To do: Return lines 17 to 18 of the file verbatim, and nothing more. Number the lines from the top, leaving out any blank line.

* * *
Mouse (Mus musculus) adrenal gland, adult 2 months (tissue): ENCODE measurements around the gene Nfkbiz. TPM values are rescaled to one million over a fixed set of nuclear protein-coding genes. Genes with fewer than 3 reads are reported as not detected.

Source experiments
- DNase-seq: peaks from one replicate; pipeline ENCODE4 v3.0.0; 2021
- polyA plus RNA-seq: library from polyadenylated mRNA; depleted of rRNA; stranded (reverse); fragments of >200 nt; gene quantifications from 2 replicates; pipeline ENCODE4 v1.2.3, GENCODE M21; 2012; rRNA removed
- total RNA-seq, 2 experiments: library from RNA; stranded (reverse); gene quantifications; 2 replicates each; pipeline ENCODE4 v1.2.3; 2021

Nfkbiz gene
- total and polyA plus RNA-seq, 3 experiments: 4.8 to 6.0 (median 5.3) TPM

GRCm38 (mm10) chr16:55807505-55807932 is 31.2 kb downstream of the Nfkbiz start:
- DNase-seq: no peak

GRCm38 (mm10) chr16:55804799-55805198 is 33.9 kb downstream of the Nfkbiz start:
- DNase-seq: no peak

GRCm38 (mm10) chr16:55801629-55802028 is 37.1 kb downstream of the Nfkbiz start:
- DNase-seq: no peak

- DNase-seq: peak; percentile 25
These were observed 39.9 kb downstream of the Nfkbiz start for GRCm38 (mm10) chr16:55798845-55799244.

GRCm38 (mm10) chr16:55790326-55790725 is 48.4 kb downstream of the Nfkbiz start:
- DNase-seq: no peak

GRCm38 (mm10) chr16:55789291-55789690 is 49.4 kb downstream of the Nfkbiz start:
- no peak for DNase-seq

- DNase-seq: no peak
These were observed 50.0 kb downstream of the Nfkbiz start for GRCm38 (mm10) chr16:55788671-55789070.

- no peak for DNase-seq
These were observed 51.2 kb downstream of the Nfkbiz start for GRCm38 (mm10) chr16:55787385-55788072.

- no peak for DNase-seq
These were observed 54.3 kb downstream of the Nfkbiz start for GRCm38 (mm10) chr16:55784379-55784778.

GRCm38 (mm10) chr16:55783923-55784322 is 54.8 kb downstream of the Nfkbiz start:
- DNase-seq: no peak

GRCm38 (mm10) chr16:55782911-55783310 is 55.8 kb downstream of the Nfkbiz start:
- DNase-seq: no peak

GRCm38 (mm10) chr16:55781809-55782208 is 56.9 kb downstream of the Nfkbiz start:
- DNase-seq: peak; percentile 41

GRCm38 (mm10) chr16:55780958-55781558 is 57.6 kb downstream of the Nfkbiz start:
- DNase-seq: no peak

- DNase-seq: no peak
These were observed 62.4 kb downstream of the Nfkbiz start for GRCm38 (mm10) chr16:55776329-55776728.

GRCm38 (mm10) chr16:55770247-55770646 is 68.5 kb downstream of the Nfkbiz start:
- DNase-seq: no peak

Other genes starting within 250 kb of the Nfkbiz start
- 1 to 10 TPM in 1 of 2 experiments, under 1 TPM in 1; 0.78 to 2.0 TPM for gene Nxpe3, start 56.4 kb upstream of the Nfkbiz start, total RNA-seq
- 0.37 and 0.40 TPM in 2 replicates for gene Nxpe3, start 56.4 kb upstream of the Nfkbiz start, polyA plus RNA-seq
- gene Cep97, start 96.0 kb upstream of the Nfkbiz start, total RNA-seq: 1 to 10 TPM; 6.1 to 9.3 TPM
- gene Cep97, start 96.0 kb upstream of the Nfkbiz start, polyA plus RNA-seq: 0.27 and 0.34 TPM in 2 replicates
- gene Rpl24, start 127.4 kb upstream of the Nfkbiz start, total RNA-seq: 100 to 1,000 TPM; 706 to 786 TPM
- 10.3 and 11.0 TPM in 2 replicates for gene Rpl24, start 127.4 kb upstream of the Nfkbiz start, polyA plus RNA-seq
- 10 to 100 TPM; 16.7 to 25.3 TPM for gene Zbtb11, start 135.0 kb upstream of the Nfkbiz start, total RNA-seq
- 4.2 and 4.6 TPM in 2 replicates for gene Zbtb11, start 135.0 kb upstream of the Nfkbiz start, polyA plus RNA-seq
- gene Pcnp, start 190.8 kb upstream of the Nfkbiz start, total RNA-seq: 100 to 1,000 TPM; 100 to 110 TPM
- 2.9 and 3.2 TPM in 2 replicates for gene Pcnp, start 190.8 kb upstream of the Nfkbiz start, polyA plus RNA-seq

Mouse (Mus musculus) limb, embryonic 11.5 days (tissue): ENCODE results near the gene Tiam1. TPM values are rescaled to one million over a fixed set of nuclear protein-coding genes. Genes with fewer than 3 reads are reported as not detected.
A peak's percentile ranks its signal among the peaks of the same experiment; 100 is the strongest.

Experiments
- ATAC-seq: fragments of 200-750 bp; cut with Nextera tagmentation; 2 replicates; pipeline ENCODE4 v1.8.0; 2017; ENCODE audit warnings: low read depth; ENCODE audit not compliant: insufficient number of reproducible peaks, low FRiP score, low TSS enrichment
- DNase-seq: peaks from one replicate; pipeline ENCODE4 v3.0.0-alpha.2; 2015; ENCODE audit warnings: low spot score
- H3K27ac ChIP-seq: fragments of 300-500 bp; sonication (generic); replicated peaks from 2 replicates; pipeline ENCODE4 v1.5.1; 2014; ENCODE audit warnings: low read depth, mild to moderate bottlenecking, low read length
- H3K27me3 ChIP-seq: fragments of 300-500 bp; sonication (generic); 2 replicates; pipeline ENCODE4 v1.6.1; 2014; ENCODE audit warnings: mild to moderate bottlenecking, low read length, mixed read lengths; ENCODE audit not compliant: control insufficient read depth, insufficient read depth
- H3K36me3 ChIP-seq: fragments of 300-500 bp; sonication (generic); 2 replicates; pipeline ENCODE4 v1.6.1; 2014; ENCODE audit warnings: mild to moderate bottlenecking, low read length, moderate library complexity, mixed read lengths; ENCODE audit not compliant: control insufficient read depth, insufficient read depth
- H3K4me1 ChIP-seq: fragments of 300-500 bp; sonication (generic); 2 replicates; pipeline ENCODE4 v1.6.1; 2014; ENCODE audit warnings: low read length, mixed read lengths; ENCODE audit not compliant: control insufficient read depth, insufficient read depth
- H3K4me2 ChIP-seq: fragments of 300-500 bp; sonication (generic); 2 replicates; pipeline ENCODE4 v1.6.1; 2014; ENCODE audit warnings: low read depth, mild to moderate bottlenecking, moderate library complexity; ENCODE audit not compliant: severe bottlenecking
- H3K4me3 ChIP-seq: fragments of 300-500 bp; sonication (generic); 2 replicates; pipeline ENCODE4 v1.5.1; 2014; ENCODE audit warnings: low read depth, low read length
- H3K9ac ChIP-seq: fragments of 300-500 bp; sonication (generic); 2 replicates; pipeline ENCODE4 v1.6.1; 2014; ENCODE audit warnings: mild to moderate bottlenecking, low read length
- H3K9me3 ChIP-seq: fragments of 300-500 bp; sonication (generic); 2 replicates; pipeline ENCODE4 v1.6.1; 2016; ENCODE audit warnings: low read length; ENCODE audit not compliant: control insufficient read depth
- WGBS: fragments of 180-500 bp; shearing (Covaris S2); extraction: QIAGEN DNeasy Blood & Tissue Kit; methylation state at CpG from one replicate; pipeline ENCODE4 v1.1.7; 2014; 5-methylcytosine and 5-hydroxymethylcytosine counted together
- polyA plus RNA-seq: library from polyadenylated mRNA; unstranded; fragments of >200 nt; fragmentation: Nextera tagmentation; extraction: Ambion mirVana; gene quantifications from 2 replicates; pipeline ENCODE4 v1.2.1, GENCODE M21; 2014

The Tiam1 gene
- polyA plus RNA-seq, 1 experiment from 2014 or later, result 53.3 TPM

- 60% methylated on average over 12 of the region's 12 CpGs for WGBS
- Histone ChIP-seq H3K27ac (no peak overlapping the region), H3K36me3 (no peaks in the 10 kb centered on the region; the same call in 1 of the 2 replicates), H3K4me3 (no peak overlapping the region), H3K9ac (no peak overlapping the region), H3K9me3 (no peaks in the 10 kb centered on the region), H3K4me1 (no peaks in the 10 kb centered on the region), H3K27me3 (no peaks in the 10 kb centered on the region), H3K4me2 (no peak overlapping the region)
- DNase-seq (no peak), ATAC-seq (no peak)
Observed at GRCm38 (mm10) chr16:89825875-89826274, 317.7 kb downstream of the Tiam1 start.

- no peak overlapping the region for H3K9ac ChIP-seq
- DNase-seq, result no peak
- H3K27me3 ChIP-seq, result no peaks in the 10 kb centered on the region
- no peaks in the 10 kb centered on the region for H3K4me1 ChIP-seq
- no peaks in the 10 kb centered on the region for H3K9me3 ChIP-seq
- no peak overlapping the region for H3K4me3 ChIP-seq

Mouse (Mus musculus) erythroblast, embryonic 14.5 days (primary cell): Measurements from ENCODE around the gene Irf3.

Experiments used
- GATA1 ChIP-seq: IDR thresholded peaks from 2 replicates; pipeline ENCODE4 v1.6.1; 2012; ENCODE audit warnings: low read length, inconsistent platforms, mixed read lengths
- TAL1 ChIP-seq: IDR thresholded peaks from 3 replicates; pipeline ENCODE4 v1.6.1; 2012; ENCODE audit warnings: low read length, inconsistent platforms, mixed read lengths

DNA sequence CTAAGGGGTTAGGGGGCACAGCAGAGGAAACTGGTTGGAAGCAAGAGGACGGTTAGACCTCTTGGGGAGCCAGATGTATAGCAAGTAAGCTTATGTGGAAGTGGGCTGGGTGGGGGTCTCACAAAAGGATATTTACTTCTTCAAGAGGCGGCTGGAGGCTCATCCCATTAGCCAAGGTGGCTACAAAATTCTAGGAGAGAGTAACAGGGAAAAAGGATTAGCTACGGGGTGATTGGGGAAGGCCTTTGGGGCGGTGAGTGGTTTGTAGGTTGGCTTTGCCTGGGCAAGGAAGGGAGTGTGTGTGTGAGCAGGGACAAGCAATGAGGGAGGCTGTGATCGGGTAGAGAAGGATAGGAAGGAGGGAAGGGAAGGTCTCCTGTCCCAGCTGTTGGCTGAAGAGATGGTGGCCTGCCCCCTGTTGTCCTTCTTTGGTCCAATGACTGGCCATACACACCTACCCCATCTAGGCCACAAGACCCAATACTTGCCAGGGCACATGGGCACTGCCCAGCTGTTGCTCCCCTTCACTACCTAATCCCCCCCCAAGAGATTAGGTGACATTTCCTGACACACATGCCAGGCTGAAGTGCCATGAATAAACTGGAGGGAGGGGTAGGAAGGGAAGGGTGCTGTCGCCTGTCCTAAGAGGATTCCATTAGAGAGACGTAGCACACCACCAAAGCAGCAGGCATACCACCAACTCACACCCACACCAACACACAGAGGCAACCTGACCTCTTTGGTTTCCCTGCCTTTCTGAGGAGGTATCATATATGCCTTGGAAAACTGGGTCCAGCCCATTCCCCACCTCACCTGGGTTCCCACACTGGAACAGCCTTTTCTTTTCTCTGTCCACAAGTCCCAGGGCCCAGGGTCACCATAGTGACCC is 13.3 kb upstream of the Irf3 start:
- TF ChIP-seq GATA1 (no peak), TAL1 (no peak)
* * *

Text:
- DNase-seq: no peak

GRCm38 (mm10) chr16:55789291-55789690 is 49.4 kb downstream of the Nfkbiz start: